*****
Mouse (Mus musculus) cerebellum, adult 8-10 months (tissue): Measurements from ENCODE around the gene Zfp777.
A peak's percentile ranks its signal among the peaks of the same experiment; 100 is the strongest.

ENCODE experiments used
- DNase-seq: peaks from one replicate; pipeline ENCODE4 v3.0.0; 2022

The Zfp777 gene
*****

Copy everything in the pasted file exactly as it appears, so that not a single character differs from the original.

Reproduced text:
Mouse (Mus musculus) cerebellum, adult 8-10 months (tissue): Measurements from ENCODE around the gene Zfp777.
A peak's percentile ranks its signal among the peaks of the same experiment; 100 is the strongest.

ENCODE experiments used
- DNase-seq: peaks from one replicate; pipeline ENCODE4 v3.0.0; 2022

The Zfp777 gene